From M.G. Michael, University of Wollongong, Australia: First, permit me to congratulate you and your team on the fine and important work which you are doing. You have loads of experience and you know what you are talking about. I feel the same way about Simon Davies‟ work and his own group, Privacy International, in London. The more open and accessible this debate on privacy and technology becomes the more hope there is of adequate safeguards being introduced (though sometimes I wonder if we have left it a little too late). In reference to your report of my presentation at the conference of Data Protection and Privacy Commissioners in September [see PJ Oct 07], unfortunately, for better or for worse, at the end of my presentation I made some additional re-marks about mental illness arising from the application of [“uberveillance”] technology. These remarks were taken away by the news media at the expense of our original definition of “uberveillance” [see Just Published, page seven]. What we more precisely mean by uberveillance is to an extent the opposite of what we normally understand by “Big Brother.” That is, where “Big Brother” is on the outside (CCTV, etc) looking down, uberveillance is on the inside looking out (implants in the body itself, RFID or GPS on a microchip, hybrid architectures al-ready on the drawing board, etc.) In a sense, uberveillance stands “Big Brother” on its head.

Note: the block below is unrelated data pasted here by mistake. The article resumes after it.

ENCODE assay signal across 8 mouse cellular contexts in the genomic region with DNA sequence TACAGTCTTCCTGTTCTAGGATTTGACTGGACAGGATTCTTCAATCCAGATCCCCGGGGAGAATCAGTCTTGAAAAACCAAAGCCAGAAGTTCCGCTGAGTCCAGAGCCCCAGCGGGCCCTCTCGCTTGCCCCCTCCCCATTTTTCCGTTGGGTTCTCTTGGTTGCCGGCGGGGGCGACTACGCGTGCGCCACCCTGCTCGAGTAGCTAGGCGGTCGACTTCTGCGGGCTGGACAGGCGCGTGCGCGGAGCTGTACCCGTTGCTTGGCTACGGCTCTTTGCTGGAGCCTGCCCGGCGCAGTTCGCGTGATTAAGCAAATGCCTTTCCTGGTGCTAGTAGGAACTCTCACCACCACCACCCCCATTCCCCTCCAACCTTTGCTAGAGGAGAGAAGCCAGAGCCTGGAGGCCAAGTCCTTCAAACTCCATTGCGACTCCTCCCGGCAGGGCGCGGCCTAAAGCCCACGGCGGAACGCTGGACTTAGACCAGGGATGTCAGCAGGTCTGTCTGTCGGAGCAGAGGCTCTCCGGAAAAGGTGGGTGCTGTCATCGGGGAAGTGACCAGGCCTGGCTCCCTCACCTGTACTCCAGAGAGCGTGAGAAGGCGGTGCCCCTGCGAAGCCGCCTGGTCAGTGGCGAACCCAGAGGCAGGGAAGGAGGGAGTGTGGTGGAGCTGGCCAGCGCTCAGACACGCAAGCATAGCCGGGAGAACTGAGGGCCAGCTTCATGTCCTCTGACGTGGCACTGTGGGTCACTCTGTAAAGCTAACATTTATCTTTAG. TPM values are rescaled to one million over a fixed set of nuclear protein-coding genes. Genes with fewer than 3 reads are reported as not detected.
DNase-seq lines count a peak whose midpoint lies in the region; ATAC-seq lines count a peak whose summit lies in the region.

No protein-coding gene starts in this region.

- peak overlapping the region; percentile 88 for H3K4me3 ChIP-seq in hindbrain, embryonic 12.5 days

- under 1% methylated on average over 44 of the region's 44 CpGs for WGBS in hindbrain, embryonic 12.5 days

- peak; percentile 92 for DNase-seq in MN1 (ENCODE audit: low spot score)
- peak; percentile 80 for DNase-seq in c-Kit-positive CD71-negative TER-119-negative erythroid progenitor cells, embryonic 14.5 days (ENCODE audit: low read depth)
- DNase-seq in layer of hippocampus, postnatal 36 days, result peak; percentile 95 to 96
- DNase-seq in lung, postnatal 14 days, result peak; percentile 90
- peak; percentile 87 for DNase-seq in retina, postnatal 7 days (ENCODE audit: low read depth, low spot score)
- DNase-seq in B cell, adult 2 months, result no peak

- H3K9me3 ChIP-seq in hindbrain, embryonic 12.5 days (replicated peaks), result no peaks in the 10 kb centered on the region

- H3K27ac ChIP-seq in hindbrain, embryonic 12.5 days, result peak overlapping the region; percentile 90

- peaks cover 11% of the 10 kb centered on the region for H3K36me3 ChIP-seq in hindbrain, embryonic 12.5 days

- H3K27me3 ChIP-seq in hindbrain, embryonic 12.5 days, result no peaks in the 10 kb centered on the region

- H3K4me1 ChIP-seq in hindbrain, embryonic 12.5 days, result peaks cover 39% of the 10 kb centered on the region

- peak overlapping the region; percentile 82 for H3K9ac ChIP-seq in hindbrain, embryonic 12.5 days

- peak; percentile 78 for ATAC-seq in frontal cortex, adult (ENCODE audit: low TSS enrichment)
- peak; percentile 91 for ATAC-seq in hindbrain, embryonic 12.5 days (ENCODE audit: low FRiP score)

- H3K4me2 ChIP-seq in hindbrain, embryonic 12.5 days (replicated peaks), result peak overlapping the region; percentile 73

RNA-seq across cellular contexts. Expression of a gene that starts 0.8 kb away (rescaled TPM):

Citation: Letter (by MG Michael) to the Editor, Robert Ellis Smith, Privacy Journal, January 2008 Volume 34, Number 3, p. 6.